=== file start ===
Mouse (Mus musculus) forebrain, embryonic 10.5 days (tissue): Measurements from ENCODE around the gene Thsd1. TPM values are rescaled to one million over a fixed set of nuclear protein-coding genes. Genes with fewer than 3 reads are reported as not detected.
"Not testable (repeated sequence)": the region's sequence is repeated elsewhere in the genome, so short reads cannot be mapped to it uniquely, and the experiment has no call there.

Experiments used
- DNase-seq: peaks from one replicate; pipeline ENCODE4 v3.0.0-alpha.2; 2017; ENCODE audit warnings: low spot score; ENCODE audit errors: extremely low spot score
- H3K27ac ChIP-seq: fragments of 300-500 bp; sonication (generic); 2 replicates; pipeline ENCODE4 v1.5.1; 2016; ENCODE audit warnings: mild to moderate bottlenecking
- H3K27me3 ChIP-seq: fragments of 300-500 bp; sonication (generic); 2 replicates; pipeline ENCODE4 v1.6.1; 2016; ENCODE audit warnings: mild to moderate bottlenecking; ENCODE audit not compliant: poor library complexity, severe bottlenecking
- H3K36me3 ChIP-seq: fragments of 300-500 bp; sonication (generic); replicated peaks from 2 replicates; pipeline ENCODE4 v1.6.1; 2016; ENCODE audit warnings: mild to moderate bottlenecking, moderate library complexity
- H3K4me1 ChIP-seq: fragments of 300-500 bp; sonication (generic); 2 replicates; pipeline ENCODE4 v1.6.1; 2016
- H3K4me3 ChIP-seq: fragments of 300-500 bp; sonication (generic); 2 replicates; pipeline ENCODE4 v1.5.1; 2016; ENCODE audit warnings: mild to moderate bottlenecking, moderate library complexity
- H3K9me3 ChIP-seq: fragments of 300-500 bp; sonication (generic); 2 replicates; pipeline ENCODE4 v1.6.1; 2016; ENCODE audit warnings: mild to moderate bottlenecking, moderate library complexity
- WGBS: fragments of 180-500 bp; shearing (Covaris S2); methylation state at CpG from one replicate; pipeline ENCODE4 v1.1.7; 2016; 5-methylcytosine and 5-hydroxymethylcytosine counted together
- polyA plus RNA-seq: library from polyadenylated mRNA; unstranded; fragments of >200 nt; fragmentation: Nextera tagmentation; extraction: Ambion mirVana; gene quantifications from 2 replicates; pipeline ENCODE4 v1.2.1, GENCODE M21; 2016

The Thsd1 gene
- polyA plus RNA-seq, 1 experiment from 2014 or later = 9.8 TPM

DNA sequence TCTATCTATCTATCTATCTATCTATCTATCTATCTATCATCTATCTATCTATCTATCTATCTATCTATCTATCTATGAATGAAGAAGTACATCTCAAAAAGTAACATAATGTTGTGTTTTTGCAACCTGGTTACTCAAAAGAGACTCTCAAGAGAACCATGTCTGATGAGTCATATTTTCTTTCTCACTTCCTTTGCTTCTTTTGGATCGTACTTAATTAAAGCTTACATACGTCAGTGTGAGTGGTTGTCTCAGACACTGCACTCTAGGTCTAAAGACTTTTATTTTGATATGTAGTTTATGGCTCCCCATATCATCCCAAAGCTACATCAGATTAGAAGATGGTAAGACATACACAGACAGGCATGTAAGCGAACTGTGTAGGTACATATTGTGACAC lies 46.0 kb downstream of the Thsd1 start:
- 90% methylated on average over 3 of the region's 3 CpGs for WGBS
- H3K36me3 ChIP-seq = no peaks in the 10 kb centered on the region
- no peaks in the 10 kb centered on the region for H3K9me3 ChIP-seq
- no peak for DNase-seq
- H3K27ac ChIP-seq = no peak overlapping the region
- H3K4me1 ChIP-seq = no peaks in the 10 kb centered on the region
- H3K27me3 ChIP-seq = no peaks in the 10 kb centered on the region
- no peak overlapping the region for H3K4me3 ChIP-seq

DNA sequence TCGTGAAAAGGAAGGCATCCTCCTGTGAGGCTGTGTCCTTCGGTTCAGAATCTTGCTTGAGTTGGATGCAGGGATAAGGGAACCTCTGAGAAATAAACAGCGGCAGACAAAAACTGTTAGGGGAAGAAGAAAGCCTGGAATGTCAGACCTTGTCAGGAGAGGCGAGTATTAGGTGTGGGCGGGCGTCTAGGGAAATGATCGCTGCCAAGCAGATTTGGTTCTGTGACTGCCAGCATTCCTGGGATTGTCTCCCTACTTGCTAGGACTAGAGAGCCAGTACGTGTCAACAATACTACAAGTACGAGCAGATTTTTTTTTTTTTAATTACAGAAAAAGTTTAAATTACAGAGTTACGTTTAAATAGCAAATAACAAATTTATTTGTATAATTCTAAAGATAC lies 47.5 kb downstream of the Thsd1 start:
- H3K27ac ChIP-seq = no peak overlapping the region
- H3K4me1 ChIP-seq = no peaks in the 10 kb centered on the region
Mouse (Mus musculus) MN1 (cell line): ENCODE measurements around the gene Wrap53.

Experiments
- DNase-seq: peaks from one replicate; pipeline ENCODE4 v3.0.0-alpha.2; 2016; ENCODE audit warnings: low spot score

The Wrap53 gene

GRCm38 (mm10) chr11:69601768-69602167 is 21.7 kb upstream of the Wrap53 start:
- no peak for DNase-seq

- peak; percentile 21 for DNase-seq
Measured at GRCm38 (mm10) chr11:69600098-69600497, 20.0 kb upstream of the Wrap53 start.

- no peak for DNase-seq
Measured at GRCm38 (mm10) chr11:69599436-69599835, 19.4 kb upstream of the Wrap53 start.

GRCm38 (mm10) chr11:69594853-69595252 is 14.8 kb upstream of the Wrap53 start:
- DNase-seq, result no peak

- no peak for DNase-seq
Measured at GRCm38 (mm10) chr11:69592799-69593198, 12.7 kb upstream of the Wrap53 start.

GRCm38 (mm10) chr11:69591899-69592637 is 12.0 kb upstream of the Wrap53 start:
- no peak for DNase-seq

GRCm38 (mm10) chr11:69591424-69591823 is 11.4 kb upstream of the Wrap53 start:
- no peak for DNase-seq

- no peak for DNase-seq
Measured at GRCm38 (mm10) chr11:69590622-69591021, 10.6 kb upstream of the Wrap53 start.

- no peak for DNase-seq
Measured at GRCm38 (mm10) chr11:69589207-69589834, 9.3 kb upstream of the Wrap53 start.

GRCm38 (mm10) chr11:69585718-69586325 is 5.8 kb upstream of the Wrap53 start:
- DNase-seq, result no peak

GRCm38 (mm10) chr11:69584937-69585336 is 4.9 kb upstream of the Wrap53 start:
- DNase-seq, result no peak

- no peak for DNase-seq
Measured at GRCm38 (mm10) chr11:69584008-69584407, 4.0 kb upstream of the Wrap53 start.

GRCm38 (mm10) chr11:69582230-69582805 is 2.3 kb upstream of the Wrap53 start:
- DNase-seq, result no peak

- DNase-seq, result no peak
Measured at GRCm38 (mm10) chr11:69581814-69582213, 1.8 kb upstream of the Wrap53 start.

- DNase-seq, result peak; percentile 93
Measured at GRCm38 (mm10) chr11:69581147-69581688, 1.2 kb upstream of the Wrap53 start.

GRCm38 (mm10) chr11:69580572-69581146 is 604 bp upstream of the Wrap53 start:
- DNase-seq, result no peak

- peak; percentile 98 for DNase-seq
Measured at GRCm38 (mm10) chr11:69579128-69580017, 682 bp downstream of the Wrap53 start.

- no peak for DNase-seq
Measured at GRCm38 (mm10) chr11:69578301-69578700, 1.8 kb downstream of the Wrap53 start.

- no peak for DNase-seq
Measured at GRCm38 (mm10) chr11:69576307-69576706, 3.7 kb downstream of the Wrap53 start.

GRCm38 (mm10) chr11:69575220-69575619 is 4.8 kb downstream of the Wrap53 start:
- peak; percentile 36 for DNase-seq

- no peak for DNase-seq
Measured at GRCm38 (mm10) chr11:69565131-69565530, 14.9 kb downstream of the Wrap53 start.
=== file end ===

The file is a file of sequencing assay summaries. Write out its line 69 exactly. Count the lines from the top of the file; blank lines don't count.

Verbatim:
GRCm38 (mm10) chr11:69575220-69575619 is 4.8 kb downstream of the Wrap53 start: